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How to Determine Saddle Seat Size

by
author image Rob Harris
While studying journalism in the Army and at the University of Missouri, Rob Harris developed a lifelong love of physical fitness and nutrition, contributing often to a dairy industry newsletter. He has also worked with and created blogs for several family businesses including a professional dog kennel and a flower shop, where he used his experience as an avid gardener to grow plants for sale.
How to Determine Saddle Seat Size
A woman is sitting atop a horse on a saddle. Photo Credit Jack Hollingsworth/Photodisc/Getty Images

The only way to be sure of a saddle's fit is to actually sit in the saddle. However, measuring your leg can give you a quick idea of what size saddle you need so that you have a place to start on your saddle hunt. Proper saddle sizing not only keeps you comfortable as you ride, but it helps hold you in the saddle if the horse makes sudden, unexpected moves. When you've determined the correct size for either a Western or English saddle, it's easy to figure out what size you need in the other style.

Step 1

Sit on a flat chair so your thighs are parallel to the floor to measure for an English saddle. Have a friend measure the outside of your thigh from the front of your knee to the back of your hips. To measure for a Western saddle, measure the circumference of your thigh about 4 inches below your hips.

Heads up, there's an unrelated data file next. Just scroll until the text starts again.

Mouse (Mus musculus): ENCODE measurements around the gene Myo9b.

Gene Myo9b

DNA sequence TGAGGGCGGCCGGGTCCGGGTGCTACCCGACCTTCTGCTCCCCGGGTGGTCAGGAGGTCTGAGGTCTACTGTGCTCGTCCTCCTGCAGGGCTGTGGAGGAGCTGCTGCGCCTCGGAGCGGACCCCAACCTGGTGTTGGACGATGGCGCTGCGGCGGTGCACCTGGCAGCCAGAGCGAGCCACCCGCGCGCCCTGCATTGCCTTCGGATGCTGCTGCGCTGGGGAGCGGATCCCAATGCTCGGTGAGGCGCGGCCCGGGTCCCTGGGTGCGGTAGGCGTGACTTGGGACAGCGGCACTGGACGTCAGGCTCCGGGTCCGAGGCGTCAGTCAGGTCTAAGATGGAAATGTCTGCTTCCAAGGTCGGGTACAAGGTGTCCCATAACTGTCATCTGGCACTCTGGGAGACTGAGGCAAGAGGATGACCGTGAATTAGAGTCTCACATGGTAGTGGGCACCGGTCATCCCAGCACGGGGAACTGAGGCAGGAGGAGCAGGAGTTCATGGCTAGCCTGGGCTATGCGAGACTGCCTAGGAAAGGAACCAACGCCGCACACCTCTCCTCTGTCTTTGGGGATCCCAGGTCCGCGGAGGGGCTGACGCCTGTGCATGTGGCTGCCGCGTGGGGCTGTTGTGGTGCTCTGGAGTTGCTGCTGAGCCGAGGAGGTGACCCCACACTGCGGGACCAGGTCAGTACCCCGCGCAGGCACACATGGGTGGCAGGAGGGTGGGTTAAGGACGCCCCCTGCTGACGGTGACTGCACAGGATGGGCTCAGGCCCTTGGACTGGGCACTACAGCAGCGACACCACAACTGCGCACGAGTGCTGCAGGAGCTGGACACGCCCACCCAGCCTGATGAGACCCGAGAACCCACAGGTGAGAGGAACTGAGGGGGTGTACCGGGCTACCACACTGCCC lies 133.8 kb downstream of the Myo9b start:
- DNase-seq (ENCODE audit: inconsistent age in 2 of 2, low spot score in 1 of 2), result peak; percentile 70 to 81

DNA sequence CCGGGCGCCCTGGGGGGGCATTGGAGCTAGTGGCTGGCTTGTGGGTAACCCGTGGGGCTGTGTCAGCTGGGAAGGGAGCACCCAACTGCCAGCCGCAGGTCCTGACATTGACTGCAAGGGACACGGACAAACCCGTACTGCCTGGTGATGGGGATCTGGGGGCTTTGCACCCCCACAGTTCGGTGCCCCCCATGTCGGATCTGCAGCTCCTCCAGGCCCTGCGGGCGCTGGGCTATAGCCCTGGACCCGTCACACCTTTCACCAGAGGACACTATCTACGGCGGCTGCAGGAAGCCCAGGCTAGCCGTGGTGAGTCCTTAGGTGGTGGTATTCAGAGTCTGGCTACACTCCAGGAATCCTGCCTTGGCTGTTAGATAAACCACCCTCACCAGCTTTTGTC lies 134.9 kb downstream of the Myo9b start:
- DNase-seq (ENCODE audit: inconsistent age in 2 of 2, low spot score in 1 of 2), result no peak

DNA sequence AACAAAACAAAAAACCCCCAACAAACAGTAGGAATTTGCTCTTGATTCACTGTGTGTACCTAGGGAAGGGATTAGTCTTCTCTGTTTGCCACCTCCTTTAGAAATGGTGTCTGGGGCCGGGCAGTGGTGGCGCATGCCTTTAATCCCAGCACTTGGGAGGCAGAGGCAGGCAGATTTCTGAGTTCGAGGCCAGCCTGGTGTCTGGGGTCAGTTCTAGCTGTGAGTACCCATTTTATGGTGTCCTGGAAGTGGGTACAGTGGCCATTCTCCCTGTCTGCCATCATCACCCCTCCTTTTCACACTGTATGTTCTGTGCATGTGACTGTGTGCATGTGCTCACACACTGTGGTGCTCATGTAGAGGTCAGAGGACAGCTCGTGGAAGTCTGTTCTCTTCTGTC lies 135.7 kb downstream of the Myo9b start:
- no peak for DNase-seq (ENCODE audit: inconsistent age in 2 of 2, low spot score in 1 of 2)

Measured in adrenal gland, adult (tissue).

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Step 2

Record the numbers and match them to a saddle seat size, often provided by the manufacturer. For example, if your English saddle measurement is 19 inches, you probably need a 16 1/2-inch seat. If it's 22 inches, you probably need a 17 1/2-inch seat. For a Western saddle thigh measurement of 24 inches, you probably need a 16-inch saddle, but a measurement of 25 bumps up to a 17-inch saddle.

Step 3

Sit on the saddle that matches the size determined by your measurements. The saddle should either be on a horse or a barrel-shaped dummy to allow you to sit as you would during normal riding. Check your seat spacing; there should be about one to two fingers of space between your back and the cantle, or raised rear portion of the seat, as well as between the front of your thighs and the front of the seat -- it's open on an English saddle, but a Western saddle has a pommel in the front that your thighs shouldn't be touching. Adjust the saddle size slightly as necessary for the proper fit.

Step 4

Find your correct seat size in either Western or English saddles, then translate that number to the other style. In general, the Western saddle seat number will be 2 inches shorter than the English saddle one. For example, if you need a 16-inch Western saddle seat, you most likely need an 18-inch English version.

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